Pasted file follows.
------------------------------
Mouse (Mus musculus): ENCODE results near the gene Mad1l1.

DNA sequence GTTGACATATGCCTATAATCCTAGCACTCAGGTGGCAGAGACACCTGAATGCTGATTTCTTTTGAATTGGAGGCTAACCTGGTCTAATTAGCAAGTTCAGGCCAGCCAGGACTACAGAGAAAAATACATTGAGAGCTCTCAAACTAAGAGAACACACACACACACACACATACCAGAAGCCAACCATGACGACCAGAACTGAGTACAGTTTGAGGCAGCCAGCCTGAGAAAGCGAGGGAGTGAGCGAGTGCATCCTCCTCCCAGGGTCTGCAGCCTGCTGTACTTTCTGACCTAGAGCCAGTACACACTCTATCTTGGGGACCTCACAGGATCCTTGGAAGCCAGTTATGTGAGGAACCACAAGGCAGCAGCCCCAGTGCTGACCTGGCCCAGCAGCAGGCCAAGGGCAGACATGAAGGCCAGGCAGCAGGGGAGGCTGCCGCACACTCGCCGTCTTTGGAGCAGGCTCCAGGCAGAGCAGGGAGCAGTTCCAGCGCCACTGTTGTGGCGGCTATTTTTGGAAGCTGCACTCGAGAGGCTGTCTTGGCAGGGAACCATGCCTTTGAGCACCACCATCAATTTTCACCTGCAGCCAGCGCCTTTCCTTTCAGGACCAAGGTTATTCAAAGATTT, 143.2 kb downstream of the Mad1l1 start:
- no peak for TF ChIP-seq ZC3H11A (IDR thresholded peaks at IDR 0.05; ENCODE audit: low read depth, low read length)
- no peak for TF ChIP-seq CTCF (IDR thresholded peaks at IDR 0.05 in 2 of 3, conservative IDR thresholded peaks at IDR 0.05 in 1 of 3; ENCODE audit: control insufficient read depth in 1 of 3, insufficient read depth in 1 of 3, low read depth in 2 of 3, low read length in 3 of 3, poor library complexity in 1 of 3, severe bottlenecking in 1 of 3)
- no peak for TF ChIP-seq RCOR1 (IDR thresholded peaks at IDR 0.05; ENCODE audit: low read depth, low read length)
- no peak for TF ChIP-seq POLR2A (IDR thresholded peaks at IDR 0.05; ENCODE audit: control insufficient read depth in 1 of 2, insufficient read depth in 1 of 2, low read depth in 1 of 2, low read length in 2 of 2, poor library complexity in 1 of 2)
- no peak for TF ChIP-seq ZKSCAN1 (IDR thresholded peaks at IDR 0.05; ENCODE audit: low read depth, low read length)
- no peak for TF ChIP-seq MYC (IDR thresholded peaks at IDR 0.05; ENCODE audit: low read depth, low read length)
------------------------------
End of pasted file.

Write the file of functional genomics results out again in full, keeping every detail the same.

Mouse (Mus musculus): ENCODE results near the gene Mad1l1.

DNA sequence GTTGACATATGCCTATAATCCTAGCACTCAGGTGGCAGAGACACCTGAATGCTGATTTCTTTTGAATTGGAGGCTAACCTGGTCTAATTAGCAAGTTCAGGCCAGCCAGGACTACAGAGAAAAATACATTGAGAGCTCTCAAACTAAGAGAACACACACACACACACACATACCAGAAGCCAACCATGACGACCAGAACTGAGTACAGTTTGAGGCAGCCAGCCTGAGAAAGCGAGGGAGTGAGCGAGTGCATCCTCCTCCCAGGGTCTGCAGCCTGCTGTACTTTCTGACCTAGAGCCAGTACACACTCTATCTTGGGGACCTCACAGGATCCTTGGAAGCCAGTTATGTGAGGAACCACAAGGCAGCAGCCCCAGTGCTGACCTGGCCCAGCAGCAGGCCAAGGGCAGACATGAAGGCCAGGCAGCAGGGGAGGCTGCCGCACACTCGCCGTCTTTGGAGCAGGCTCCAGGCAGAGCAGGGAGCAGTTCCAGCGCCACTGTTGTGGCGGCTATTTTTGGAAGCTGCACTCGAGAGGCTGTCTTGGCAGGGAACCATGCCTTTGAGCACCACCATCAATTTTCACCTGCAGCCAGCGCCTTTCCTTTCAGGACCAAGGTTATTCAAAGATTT, 143.2 kb downstream of the Mad1l1 start:
- no peak for TF ChIP-seq ZC3H11A (IDR thresholded peaks at IDR 0.05; ENCODE audit: low read depth, low read length)
- no peak for TF ChIP-seq CTCF (IDR thresholded peaks at IDR 0.05 in 2 of 3, conservative IDR thresholded peaks at IDR 0.05 in 1 of 3; ENCODE audit: control insufficient read depth in 1 of 3, insufficient read depth in 1 of 3, low read depth in 2 of 3, low read length in 3 of 3, poor library complexity in 1 of 3, severe bottlenecking in 1 of 3)
- no peak for TF ChIP-seq RCOR1 (IDR thresholded peaks at IDR 0.05; ENCODE audit: low read depth, low read length)
- no peak for TF ChIP-seq POLR2A (IDR thresholded peaks at IDR 0.05; ENCODE audit: control insufficient read depth in 1 of 2, insufficient read depth in 1 of 2, low read depth in 1 of 2, low read length in 2 of 2, poor library complexity in 1 of 2)
- no peak for TF ChIP-seq ZKSCAN1 (IDR thresholded peaks at IDR 0.05; ENCODE audit: low read depth, low read length)
- no peak for TF ChIP-seq MYC (IDR thresholded peaks at IDR 0.05; ENCODE audit: low read depth, low read length)